Rest, Unrest, and Redefining Humanity: A review of A Northern Spring by Matt Mauch

Reviewed by Gillian Perry

A Northern Spring
by Matt Mauch
Trio House Press
July 2023. 200 pages. $18.00, paper, ISBN-13L 978-1949487169

Living through 2020 in America could be considered a communal experience. We faced an unprecedented pandemic. We experienced the horrors of police brutality and racism as well as  the rebirth of Black Lives Matter, a movement that never died to begin with. In all our time indoors we turned to activism on social media, to baking sourdough bread and making whipped coffee, to reconsidering our careers, relationships, and lives. Though Matt Mauch also experienced these upheavals, his new multi-genre poetry collection  A Northern Spring points to a universal truth in all times of plague, panic, and isolation—though we experience the same things, as individuals, our perspectives determine what we make of them. In braiding his ruminative nonfiction with his soaring lyrical poetry, Mauch paints his 2020 in beautiful lines, hard truths, and the dual mundanity and terror of being stranded internationally as the world shut down. In writing from two Northern settings, Mauch explores what a time of rest and unrest can reveal about the human experience. In blurring genre and form, Mauch stands apart as a writer, but also intends to reach any and all readers. Through his distinctly individual perspective, Mauch writes to a universal audience—we can all recognize the unsettling of “normality” that we experienced in 2020, but only Mauch can capture it with such poignancy and beauty.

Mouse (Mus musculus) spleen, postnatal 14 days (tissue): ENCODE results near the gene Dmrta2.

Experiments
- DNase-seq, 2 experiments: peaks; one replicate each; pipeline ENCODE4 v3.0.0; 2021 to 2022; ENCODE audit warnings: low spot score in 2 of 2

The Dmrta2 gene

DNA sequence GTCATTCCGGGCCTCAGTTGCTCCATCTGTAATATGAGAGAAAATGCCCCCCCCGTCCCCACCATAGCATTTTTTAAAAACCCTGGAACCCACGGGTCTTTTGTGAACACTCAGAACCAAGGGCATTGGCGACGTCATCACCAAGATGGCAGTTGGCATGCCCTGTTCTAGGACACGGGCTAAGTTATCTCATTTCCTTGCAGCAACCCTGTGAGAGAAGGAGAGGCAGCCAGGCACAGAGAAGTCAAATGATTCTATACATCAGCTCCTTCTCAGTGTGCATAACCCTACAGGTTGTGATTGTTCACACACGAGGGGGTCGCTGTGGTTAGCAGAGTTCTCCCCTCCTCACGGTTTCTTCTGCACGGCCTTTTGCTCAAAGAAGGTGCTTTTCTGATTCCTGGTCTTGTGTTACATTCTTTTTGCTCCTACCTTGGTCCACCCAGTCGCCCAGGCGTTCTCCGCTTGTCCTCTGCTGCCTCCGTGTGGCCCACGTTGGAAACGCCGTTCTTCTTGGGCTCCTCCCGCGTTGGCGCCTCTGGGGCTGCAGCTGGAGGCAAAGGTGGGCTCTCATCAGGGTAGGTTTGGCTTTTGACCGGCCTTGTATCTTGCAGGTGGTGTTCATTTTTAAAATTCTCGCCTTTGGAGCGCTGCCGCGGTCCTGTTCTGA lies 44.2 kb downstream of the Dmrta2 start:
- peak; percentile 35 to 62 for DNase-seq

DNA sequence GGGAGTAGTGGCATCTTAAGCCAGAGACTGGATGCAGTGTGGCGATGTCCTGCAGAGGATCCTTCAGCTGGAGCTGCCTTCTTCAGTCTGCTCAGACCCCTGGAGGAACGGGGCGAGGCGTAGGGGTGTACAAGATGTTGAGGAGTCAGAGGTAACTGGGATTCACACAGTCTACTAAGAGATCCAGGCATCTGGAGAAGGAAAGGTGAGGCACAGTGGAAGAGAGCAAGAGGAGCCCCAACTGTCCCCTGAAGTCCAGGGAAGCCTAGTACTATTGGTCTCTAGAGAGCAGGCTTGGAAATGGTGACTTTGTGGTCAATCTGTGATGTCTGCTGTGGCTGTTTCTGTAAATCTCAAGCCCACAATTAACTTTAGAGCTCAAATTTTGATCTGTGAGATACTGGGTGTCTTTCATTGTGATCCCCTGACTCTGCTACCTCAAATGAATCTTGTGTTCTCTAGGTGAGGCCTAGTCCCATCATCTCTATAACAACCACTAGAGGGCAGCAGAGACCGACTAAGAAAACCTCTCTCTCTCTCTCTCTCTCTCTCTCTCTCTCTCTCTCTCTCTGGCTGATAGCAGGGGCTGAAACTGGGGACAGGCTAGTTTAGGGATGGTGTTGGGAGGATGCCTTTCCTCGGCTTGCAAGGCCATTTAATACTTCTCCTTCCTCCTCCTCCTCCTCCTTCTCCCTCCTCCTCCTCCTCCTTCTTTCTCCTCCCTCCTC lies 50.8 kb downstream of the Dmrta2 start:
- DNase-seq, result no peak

In the opening pages of the book Mauch, in a text to “P,” writes “I feel a need to return, like a past life bubbling up into the present life of one who claims they are not singular but made of many things” (25). The form of this text allows for past and present to coexist on the page, and the multitudes of his experience to be depicted. As Mauch takes us hour by hour through his departure from Ireland, time passes through the shuttering of businesses and his slimming encounters with other people. Though there are timestamps, Mauch only remarks on what feels otherworldly, or as he puts it, “…existing in the ever-popular ‘different dimesnions’” (20). The transition of these alien events from buying his own toothbrush in Prelude 1 to waiting in never-ending, dystopian lines at the Dublin airport in Prelude 4 mirror the escalation of the pandemic, the severity of the panic, the realization that the world was shutting down. The danger in writing pandemic centered texts is returning to universal trauma that no-one truly wishes to experience again. Mauch handles this problem with care as the reader never spends too much time bogged down in the particulars of the horror, trauma, or danger of the fact that he is stuck internationally. Instead, Mauch pairs the minutiae of his departure with the lyricism of his poetry—the distance of observation with the confidentiality of introspection. It is the transition between these genres, travelogue, nonfiction, history, and poetry, that allows the shades of Mauch’s experience to be palatable and at their best, evocative and touching.